Institute releases findings on bus, truck driver distractions

Findings from a new naturalistic study from the Virginia Tech Transportation Institute in Blacksburg show truck and bus drivers are more likely to be involved in a crash if they are reaching for or dialing a cell phone.

The study was based on data from 13,000 commercial motor vehicles collected over a one-year period. Data showed 1,075 crashes, 8,375 near crashes and 30,661 crash-relevant conflicts. Researchers concluded:

  • The act of talking on a cell phone did not show an increased risk, although the steps drivers take to use their cell phone does increase crash risk.
  • Truck and bus drivers who dialed a cell phone while operating their vehicle increased their odds by 3.5 times of being in a crash, compared with drivers who were not dialing a cell phone.
  • The odds of being in a crash or safety-critical event were 1.1 times greater while the driver was using a cell phone than when the driver was not.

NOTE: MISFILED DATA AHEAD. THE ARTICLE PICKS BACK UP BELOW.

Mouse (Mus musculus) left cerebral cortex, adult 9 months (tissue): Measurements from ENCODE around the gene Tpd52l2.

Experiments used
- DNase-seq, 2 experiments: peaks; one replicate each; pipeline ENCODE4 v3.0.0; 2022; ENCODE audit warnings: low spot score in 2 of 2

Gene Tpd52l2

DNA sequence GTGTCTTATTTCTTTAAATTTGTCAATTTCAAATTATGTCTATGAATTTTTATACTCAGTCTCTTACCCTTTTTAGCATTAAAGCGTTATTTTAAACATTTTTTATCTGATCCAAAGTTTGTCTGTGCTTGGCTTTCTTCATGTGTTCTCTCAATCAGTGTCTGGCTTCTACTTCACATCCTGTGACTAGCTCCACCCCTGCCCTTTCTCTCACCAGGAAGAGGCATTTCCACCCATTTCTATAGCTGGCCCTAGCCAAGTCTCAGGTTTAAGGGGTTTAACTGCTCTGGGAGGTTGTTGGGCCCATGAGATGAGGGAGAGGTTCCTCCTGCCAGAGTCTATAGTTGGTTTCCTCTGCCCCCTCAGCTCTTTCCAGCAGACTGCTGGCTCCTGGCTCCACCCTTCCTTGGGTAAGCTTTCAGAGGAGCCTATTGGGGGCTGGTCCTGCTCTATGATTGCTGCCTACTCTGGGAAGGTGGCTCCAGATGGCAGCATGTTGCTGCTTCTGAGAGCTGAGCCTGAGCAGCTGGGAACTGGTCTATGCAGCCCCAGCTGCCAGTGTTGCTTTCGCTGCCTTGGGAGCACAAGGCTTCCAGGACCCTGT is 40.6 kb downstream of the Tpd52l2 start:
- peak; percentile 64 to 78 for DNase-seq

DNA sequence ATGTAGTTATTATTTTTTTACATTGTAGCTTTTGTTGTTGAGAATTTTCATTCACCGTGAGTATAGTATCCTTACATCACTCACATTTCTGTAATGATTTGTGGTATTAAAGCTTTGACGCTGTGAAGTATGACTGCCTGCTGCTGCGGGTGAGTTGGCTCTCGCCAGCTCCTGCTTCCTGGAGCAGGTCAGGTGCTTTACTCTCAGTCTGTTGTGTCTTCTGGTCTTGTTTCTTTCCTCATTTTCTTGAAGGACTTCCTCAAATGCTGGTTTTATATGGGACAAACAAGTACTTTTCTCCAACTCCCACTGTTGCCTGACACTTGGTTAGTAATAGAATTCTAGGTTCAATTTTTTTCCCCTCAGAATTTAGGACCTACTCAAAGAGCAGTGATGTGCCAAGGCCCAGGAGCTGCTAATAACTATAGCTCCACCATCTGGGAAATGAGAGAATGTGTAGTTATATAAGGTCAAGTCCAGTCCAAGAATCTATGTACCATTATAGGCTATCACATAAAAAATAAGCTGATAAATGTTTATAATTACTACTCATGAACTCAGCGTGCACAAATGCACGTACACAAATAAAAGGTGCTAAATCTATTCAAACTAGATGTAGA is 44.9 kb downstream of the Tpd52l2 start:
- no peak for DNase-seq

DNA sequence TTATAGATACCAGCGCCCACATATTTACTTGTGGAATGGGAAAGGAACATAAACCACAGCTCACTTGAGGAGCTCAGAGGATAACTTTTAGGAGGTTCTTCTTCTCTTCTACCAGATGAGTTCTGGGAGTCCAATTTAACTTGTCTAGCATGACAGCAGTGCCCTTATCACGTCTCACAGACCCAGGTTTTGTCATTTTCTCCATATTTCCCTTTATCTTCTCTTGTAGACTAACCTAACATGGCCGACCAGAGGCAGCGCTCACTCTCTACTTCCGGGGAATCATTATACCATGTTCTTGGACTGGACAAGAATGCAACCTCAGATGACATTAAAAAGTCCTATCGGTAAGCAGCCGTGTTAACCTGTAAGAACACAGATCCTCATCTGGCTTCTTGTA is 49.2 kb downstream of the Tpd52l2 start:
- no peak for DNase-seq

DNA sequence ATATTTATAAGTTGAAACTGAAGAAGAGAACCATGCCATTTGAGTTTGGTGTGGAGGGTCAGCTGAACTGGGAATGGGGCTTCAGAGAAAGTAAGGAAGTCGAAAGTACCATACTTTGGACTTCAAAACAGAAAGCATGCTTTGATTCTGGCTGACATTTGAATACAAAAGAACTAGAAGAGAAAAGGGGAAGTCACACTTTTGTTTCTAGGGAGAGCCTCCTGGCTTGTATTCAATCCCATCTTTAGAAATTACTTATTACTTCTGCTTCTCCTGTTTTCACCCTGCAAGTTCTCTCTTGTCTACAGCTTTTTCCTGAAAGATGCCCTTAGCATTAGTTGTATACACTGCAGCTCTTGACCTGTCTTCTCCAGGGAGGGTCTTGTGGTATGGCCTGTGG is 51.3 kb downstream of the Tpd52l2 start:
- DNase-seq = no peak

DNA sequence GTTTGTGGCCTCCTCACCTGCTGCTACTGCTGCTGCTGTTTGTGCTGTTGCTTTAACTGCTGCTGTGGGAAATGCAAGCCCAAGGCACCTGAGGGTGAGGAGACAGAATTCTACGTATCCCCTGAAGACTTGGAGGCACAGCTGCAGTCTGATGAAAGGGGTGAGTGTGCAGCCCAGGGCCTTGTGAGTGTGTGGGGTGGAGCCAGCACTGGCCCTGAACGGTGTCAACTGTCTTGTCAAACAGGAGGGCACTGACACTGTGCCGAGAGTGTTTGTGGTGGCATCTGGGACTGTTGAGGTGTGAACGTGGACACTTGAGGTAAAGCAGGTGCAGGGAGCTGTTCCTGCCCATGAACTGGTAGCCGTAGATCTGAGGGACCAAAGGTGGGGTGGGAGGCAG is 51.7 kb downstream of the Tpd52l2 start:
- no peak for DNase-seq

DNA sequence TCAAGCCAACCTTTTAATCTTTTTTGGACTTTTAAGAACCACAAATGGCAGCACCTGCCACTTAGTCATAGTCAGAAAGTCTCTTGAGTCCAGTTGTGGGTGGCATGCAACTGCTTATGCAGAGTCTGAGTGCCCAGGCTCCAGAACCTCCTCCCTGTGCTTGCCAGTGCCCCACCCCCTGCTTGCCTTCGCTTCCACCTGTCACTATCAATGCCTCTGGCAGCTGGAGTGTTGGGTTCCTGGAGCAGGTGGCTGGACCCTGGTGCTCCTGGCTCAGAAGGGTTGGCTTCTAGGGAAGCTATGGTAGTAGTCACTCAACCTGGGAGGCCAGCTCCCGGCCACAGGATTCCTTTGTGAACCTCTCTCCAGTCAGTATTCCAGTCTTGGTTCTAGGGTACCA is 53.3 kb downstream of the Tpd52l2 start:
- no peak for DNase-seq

In response, the National Safety Council said the study has many limitations, among them being that it was conducted with truck and bus fleets that have purchased onboard safety monitoring systems for the purpose of preventing unsafe driver behavior. "These commercial drivers are the 'best of the best' and their behavior is likely not indicative or representative of the general driving public. It would be dangerous to draw conclusions about the distraction of phone use while driving from this study or any single study with similar limitations," said Dave Teater, senior director of Transportation Initiatives for the council.

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